* The destruction of the disks was entirely symbolic and had no practical security benefits, to claim otherwise is to show a complete ignorance of technology, communications and journalism – the only realistic and practical aim could have been to intimidate journalists, which is abhorant in the extreme

    * The government abused anti-terror legislation (as seems to be the norm) to intimidate a journalist, and attempt to restrict whistleblowing – Miranda was meeting a film maker and journalists, not terrorists – neither is going to publish or distribute anything that would endanger agents on the ground or aid terrorists, to claim otherwise is dishonest.

    The two issues should be treated together, they’re part of a campaign by US and UK governments to stop whistleblowers exposing illegal and illiberal mass surveilance and the misues of that surveilance, as well as the coverups to avoid accountability – this is just one more attempt covering up the problems rather than addressing them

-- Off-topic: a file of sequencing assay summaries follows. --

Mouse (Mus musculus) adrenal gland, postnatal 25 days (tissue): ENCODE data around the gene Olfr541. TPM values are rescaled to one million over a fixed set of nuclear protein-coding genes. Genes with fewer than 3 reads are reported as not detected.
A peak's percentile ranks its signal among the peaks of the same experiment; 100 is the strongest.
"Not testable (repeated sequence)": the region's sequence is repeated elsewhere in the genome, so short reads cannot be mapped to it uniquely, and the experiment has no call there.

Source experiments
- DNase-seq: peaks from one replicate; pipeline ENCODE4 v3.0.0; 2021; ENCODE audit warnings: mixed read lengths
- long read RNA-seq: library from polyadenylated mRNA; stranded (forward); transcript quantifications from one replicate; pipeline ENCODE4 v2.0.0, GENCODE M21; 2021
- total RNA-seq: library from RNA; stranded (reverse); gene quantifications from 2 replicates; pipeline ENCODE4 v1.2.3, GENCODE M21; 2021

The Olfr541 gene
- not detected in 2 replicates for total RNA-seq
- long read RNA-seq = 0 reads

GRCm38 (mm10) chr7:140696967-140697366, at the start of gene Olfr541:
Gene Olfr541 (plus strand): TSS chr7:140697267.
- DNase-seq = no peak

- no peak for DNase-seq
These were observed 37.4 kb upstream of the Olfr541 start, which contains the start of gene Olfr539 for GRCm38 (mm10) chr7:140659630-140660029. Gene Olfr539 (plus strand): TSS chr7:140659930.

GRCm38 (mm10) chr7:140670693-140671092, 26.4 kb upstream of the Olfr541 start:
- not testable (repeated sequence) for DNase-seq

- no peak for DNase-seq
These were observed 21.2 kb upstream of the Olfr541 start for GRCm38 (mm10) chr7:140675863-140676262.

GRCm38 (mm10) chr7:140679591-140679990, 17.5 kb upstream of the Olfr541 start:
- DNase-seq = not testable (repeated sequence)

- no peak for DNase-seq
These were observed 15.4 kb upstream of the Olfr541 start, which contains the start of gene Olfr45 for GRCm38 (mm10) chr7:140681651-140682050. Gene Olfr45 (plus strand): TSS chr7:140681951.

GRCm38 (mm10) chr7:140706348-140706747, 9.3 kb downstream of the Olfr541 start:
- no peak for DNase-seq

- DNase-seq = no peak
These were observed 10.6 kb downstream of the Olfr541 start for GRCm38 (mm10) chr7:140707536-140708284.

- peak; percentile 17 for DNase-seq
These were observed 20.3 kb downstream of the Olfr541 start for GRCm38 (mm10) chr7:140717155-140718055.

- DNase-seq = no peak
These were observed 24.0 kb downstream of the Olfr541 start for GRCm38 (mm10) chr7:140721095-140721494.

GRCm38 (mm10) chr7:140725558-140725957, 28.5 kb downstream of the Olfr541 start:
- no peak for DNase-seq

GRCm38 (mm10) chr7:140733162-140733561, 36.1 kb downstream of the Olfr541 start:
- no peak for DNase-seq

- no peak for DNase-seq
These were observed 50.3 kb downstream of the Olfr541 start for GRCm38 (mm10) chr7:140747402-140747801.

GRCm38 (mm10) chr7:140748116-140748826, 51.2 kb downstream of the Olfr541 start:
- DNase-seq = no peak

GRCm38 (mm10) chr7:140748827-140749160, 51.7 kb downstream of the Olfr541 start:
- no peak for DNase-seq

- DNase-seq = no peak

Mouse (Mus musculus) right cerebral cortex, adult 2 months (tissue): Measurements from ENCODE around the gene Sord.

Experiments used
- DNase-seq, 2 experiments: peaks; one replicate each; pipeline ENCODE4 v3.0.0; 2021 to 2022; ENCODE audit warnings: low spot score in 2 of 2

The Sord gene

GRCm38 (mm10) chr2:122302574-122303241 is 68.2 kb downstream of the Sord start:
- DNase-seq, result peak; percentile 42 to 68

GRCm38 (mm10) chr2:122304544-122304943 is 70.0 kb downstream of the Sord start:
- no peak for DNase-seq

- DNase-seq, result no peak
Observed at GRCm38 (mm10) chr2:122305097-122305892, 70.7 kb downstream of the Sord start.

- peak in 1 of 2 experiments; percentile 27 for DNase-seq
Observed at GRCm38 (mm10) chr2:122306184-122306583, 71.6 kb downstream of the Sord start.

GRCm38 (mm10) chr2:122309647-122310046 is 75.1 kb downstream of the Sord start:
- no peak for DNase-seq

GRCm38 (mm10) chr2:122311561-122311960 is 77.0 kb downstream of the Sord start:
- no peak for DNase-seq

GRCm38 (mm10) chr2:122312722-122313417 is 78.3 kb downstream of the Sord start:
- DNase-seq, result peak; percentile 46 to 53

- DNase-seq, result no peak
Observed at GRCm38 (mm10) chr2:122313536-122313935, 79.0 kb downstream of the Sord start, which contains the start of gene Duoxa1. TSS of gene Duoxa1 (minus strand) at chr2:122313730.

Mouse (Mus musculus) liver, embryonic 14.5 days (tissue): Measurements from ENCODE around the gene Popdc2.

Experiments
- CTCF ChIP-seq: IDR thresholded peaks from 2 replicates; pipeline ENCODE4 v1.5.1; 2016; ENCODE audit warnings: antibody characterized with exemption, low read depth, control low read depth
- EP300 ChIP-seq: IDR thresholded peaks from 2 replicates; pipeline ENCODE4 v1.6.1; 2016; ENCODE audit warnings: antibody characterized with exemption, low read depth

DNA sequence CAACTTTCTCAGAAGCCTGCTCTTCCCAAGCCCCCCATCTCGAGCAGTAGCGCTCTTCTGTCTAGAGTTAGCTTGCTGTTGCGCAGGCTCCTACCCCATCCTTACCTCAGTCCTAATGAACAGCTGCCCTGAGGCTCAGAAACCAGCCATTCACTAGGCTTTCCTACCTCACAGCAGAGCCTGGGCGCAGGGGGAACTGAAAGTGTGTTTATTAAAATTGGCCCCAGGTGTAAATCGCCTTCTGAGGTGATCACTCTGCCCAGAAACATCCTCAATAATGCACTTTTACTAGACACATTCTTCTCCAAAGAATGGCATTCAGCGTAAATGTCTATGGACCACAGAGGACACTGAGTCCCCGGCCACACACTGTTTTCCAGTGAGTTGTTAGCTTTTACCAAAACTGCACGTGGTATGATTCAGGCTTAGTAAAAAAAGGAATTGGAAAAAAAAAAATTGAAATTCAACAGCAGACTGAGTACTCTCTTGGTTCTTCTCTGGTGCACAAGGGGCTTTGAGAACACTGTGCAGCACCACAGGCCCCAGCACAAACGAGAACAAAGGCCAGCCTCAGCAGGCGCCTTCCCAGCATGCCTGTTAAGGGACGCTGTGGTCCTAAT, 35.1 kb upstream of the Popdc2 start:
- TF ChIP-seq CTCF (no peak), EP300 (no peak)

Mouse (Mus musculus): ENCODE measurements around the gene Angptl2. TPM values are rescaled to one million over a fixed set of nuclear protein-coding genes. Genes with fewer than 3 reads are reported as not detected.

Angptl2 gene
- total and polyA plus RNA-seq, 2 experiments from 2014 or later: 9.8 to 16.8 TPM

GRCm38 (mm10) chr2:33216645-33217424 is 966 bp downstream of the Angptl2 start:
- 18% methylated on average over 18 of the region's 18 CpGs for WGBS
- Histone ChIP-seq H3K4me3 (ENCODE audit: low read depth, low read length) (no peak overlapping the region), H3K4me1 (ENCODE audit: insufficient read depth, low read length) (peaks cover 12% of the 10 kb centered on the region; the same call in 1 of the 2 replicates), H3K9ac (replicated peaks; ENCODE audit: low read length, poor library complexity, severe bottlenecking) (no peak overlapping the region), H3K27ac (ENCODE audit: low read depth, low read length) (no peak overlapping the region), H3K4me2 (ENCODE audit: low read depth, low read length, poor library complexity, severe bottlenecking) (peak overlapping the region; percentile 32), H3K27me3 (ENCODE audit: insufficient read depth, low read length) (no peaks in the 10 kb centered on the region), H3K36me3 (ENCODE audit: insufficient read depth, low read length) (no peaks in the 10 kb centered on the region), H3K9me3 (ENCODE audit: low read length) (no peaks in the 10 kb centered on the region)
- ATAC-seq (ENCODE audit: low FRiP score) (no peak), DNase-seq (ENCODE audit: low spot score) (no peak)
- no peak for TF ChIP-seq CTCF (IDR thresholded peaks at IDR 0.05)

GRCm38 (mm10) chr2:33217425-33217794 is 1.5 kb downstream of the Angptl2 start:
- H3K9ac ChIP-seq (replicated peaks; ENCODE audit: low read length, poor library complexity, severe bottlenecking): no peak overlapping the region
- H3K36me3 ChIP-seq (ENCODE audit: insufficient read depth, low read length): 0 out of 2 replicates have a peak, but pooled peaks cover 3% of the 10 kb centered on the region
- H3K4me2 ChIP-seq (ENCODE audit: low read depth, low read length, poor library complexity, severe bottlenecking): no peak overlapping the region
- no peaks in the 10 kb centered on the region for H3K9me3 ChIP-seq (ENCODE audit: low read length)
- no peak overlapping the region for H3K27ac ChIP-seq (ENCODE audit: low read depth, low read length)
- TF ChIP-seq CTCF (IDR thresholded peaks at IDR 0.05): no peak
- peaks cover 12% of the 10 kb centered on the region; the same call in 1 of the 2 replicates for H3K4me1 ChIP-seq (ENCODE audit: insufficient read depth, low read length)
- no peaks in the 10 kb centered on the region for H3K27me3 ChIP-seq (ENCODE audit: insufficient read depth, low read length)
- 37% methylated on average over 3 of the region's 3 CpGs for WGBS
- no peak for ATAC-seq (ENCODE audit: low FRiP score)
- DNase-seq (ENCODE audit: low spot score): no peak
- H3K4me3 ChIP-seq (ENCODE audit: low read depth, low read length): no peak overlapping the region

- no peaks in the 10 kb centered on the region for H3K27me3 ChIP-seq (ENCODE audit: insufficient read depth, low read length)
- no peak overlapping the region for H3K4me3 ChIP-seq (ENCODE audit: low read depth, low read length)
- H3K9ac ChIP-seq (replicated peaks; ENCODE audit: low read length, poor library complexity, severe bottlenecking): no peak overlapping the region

• Aaron Trevena, 22nd Aug '13 - 7:24am

    Why do we have 2 partisan spin/opinion pieces making excuses for Clegg on LDV but none making the obvious case against extra-judicial actions by civil servants against newspapers and this campaign attempting to quosh any further whistleblowing regarding US and UK’s illegal and abused mass surveilance?

    Is LDV just a party mouthpiece to cheerlead the leadership when the grass roots are revolting? That certainly seems the case since I left the party – the remaining activists here becoming increasingly defensive of dodgy leadership and bad decisions rather than actually introspective about the problems of poor/weak leadership and bad judgement